It’s time to change the credit score game
Good morning, and welcome to Protocol Fintech. This Monday: rethinking the credit score, grading Congress’ crypto views and Revolut Pay.
Keep score — or change it?
Credit scoring doesn’t work well for a lot of people. Those with low incomes, people of color and immigrants have been historically sidelined by the current system. Some of the nation’s most successful struggle with low credit scores despite their wealth. And if your fortune comes from crypto, you might as well be invisible to the credit bureaus.
Where some see flaws, startups see opportunity. Finding a way to accurately underwrite those excluded from the existing system could mean unlocking a whole new customer base for lending and investment products.
It also entails a lot of risk, as inaccurately assessing borrowers’ ability to repay can result in costly defaults.
Credit scoring is broken, but fixing it isn’t easy. FICO “is the dumbest system except for all the other ones,” Bullpen Capital general partner Eric Wiesen told Protocol. “Someone should clearly do this, but I am yet to find anyone successful at it.”
More data might be the answer. Rent or utility payments are not typically integrated into credit scores, for example.
Some fintechs argue that doing so could improve many consumers’ scores. “Buy now, pay later” companies are also working to get their on-time payment data integrated into credit reporting.
Consumer advocate Rachel Gittleman, financial services outreach manager at the Consumer Federation of America, argues that credit scoring is broken not because it doesn’t factor in enough information, but rather because it factors in too much. Much of the information tracked in a credit report is not predictive, she argues, like medical debt, which is a poor predictor of a consumer’s ability to repay because people do not choose to get sick.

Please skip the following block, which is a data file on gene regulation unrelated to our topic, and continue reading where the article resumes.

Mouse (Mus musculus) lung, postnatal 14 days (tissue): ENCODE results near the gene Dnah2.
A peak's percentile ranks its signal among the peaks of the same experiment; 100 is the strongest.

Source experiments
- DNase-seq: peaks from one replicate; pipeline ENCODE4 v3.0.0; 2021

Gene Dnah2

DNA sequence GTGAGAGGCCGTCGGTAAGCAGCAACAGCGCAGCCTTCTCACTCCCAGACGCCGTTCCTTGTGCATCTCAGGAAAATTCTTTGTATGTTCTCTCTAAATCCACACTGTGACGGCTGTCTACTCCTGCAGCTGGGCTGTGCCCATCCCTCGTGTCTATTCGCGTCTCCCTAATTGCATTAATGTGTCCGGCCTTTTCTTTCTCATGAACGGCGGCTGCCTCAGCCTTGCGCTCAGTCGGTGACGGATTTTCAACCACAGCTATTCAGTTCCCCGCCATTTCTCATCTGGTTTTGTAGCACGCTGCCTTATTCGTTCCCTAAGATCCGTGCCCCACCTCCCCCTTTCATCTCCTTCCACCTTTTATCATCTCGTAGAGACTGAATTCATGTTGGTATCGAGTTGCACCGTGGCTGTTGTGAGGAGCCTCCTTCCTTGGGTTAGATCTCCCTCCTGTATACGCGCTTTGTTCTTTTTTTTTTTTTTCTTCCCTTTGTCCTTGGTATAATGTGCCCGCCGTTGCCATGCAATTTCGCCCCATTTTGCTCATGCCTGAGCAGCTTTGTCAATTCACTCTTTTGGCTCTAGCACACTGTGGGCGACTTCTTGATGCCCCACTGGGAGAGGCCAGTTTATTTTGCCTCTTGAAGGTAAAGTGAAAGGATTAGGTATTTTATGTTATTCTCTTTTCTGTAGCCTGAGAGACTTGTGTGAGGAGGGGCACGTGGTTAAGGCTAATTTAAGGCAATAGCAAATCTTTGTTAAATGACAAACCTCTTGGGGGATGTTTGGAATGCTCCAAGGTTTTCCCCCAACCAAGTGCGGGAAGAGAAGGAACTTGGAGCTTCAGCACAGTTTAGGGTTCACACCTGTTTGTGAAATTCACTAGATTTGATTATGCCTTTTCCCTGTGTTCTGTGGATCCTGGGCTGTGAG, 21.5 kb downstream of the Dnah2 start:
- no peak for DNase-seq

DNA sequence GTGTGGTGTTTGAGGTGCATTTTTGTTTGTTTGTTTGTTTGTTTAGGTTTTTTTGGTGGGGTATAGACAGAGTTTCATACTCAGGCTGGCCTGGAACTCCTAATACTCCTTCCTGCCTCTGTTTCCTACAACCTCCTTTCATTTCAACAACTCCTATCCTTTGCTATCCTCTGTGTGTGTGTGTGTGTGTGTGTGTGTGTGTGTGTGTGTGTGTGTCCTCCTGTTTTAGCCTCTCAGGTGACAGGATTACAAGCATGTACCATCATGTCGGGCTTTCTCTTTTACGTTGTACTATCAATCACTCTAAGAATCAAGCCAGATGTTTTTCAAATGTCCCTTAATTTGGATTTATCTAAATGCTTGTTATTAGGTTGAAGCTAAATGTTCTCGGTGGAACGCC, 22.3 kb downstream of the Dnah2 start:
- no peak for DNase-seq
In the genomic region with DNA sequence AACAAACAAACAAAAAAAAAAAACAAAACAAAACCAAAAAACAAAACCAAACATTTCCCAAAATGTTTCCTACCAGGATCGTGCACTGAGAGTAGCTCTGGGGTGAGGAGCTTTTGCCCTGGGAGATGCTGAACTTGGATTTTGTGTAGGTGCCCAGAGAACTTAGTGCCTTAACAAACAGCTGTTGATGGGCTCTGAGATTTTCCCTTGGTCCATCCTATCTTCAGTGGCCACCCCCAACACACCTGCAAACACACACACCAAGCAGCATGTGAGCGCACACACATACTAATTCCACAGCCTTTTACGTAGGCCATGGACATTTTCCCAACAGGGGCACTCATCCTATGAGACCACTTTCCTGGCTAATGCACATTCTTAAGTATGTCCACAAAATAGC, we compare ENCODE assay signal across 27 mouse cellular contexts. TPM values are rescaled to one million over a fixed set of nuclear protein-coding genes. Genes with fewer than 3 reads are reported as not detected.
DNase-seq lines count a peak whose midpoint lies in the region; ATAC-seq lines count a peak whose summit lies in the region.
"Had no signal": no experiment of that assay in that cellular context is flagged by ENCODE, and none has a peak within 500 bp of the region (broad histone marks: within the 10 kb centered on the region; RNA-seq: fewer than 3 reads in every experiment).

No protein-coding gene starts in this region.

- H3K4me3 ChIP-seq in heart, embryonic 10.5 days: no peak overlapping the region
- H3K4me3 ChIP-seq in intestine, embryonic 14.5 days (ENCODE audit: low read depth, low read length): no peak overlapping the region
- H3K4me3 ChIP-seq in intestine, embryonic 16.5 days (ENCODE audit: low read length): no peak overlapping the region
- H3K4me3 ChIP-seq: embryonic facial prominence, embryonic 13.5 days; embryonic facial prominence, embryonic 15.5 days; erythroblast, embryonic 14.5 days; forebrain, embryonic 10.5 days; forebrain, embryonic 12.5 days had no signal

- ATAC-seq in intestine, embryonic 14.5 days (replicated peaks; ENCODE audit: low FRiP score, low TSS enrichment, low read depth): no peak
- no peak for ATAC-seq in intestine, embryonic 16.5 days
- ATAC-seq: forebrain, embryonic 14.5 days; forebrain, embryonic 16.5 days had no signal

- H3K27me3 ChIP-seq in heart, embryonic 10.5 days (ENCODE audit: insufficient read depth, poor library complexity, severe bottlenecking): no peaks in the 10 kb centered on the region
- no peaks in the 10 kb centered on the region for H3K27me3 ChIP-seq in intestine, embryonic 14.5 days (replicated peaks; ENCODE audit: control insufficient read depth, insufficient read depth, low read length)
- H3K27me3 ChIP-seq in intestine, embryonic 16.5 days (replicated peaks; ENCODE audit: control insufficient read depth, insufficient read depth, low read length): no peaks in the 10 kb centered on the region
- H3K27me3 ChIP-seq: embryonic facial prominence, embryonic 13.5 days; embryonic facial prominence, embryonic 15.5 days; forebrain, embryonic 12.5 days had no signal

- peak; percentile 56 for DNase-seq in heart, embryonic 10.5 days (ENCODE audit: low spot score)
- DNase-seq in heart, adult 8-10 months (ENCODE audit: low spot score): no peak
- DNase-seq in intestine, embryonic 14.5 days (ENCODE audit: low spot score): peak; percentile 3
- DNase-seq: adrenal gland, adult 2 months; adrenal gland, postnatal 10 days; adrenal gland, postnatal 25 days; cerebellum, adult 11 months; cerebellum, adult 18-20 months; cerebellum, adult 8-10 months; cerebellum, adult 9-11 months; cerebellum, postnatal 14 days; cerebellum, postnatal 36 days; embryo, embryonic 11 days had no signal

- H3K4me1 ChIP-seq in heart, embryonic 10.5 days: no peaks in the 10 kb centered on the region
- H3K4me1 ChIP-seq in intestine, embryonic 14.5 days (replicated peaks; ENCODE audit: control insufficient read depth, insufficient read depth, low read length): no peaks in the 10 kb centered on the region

Some think the problem requires new systems for evaluating credit. That could mean coming up with a replacement for the famous FICO score, or even the credit bureau system itself.
Zest AI uses credit bureau and LexisNexis data to create its own score, which the company argues has less bias.
Trust Science also uses AI to evaluate exponentially more data points than FICO does, but also collects and stores its own data, like a credit bureau.
Others tailor their underwriting process for the specific lending products they administer. Line, for example, a company that issues small lines of credit for emergency expenses without a credit check, uses its own proprietary process. “We feel people are better than a number,” Line CEO Akshay Krishnaiah told Protocol.
Regulators have been eyeing cash flow underwriting, a common approach for evaluating those without much traditional credit history, for years. Considering crypto holdings is even trickier. Expect more guardrails to emerge as the industry matures, lest these attempts to fix the credit score cause more problems than they solve.
Protocol link: https://www.protocol.com/newsletters/protocol-fintech/credit-score-startups